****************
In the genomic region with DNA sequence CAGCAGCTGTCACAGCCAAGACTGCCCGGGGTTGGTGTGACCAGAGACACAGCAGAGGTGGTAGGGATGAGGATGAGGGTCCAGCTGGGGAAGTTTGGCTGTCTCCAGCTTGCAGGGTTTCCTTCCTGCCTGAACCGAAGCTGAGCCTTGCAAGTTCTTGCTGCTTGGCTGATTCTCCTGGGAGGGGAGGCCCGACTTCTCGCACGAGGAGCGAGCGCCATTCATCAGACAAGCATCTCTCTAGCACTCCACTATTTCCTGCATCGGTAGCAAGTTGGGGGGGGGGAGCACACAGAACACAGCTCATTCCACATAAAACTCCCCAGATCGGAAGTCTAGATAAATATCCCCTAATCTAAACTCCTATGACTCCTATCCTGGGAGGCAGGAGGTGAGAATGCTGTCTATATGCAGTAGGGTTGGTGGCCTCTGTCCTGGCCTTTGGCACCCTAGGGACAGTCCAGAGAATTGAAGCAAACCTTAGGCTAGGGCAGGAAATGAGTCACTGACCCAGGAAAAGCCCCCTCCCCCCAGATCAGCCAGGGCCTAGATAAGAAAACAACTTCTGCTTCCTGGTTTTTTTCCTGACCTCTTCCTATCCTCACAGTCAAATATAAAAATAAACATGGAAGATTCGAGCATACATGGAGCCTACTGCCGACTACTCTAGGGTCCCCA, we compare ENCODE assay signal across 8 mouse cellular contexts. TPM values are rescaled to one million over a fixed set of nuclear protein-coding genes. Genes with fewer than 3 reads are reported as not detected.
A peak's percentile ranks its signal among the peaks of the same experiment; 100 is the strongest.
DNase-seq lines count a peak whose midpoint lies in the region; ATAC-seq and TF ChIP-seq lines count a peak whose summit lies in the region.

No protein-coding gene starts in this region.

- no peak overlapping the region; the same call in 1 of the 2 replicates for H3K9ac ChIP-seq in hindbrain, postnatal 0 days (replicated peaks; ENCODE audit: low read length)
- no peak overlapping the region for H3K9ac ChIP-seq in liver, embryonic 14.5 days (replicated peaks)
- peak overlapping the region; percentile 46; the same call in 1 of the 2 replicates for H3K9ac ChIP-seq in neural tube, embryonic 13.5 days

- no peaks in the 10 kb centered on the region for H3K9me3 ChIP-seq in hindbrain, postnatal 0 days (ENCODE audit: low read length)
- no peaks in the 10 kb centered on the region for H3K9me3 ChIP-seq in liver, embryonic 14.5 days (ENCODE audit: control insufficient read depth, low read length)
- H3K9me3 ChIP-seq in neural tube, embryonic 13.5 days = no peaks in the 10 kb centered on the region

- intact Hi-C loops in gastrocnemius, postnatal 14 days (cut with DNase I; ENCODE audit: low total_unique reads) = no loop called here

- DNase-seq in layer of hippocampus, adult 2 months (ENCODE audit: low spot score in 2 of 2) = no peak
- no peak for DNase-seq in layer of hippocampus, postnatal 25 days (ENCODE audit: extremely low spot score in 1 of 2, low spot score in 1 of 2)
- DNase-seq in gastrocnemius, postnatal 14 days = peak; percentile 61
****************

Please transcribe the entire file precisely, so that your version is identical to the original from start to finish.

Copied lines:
In the genomic region with DNA sequence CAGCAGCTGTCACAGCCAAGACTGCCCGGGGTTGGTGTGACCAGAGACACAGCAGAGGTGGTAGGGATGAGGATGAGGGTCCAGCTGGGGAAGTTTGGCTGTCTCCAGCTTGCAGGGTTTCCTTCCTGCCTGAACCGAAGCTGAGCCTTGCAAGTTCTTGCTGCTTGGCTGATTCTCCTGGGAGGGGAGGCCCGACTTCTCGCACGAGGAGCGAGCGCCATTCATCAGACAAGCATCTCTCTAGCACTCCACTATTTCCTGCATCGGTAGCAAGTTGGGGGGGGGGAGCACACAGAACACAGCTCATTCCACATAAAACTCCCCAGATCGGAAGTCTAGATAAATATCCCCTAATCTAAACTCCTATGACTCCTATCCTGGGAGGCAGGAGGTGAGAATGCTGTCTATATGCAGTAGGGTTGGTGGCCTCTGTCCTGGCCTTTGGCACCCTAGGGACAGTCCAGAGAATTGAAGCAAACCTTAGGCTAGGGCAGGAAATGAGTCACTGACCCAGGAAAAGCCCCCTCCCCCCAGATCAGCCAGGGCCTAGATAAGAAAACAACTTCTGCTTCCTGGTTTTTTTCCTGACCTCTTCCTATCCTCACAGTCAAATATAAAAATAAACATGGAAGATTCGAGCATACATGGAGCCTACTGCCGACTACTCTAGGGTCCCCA, we compare ENCODE assay signal across 8 mouse cellular contexts. TPM values are rescaled to one million over a fixed set of nuclear protein-coding genes. Genes with fewer than 3 reads are reported as not detected.
A peak's percentile ranks its signal among the peaks of the same experiment; 100 is the strongest.
DNase-seq lines count a peak whose midpoint lies in the region; ATAC-seq and TF ChIP-seq lines count a peak whose summit lies in the region.

No protein-coding gene starts in this region.

- no peak overlapping the region; the same call in 1 of the 2 replicates for H3K9ac ChIP-seq in hindbrain, postnatal 0 days (replicated peaks; ENCODE audit: low read length)
- no peak overlapping the region for H3K9ac ChIP-seq in liver, embryonic 14.5 days (replicated peaks)
- peak overlapping the region; percentile 46; the same call in 1 of the 2 replicates for H3K9ac ChIP-seq in neural tube, embryonic 13.5 days

- no peaks in the 10 kb centered on the region for H3K9me3 ChIP-seq in hindbrain, postnatal 0 days (ENCODE audit: low read length)
- no peaks in the 10 kb centered on the region for H3K9me3 ChIP-seq in liver, embryonic 14.5 days (ENCODE audit: control insufficient read depth, low read length)
- H3K9me3 ChIP-seq in neural tube, embryonic 13.5 days = no peaks in the 10 kb centered on the region

- intact Hi-C loops in gastrocnemius, postnatal 14 days (cut with DNase I; ENCODE audit: low total_unique reads) = no loop called here

- DNase-seq in layer of hippocampus, adult 2 months (ENCODE audit: low spot score in 2 of 2) = no peak
- no peak for DNase-seq in layer of hippocampus, postnatal 25 days (ENCODE audit: extremely low spot score in 1 of 2, low spot score in 1 of 2)
- DNase-seq in gastrocnemius, postnatal 14 days = peak; percentile 61